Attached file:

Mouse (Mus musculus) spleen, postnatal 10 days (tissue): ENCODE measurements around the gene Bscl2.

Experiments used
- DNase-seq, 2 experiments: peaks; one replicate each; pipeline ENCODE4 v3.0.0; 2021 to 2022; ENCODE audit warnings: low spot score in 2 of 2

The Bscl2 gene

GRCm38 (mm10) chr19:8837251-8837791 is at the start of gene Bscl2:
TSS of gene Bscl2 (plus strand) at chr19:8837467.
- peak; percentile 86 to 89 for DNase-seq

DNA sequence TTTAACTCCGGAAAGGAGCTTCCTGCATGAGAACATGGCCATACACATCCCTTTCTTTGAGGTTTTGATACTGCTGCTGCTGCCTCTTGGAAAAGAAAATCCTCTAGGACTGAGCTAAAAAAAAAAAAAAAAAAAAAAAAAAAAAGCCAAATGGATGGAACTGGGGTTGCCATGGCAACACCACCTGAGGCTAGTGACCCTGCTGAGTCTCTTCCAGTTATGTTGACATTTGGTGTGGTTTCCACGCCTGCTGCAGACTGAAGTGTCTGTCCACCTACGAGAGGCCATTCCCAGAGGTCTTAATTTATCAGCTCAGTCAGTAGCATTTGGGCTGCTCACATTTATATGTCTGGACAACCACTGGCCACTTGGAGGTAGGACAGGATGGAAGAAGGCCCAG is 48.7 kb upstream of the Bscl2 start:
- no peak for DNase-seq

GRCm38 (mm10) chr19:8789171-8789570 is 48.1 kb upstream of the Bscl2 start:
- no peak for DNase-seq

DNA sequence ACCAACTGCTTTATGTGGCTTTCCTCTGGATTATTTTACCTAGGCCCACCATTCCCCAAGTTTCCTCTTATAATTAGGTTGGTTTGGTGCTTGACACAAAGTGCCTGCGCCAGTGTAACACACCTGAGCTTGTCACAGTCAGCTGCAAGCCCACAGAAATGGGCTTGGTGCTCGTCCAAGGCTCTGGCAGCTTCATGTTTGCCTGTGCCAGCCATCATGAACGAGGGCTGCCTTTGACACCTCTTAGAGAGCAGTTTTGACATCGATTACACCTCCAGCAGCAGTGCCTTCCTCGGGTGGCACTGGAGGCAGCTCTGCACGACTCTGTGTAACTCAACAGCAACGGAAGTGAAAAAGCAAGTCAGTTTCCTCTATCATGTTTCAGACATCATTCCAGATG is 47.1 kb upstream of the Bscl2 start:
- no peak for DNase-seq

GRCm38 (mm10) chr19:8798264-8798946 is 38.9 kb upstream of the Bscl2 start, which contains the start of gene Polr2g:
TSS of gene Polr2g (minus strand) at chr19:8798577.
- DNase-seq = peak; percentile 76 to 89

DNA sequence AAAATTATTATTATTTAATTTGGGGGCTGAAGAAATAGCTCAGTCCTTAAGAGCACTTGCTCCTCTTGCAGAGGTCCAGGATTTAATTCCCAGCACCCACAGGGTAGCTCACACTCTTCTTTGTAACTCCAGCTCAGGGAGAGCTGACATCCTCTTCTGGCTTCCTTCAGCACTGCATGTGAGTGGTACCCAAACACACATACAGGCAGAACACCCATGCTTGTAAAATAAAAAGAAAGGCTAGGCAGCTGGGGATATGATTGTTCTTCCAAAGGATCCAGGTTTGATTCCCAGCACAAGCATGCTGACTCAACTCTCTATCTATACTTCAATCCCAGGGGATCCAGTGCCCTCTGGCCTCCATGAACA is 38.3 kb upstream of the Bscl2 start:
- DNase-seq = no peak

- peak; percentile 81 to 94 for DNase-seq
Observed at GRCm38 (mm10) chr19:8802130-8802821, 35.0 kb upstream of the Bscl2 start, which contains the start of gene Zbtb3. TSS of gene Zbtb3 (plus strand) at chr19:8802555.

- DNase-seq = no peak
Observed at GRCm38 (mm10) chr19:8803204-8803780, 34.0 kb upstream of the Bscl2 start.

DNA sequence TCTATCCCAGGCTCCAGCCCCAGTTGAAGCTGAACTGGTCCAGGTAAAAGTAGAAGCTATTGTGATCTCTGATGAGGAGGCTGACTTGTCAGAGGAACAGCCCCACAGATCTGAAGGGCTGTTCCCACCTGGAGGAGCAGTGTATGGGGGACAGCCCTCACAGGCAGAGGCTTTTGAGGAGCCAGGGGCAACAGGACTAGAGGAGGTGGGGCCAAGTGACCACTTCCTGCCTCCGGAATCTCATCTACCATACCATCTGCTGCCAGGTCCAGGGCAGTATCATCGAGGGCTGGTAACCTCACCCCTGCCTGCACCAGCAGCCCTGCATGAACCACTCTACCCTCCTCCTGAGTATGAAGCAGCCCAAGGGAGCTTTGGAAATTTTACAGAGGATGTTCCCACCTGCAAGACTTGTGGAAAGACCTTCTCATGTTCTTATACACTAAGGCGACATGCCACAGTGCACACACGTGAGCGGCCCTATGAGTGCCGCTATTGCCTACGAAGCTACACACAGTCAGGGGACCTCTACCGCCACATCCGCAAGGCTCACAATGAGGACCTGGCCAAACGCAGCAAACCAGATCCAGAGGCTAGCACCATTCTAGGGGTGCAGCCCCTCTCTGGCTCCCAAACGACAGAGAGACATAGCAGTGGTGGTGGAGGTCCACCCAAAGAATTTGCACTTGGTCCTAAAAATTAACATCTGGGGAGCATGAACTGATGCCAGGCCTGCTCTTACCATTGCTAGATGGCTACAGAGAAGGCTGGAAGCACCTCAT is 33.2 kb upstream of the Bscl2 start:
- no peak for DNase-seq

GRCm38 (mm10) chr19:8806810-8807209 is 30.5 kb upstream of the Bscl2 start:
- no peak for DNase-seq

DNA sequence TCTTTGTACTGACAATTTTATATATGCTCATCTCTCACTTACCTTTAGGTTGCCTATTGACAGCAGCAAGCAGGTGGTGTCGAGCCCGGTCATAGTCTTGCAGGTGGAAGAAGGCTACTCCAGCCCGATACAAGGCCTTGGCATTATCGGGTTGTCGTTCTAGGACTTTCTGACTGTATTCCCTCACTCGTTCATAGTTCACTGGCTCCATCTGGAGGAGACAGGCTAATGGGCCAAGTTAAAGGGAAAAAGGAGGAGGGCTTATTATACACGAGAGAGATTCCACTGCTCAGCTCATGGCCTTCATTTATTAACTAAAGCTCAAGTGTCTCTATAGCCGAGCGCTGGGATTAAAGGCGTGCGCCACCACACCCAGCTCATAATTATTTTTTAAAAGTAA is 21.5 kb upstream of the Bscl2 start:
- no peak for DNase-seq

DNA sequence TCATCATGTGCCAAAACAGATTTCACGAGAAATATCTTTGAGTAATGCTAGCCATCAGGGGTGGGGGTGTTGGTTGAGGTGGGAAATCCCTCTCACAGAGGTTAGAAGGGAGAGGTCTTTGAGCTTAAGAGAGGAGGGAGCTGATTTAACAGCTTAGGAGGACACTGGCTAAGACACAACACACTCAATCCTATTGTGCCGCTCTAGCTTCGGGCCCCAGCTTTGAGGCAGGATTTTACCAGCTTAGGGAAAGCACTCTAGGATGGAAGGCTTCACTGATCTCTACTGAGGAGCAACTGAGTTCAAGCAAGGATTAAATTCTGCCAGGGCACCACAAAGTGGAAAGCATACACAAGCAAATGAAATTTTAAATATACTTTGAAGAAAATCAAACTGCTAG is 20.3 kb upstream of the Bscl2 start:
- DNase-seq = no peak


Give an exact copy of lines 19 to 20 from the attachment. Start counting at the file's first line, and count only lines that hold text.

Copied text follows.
- peak; percentile 81 to 94 for DNase-seq
Observed at GRCm38 (mm10) chr19:8802130-8802821, 35.0 kb upstream of the Bscl2 start, which contains the start of gene Zbtb3. TSS of gene Zbtb3 (plus strand) at chr19:8802555.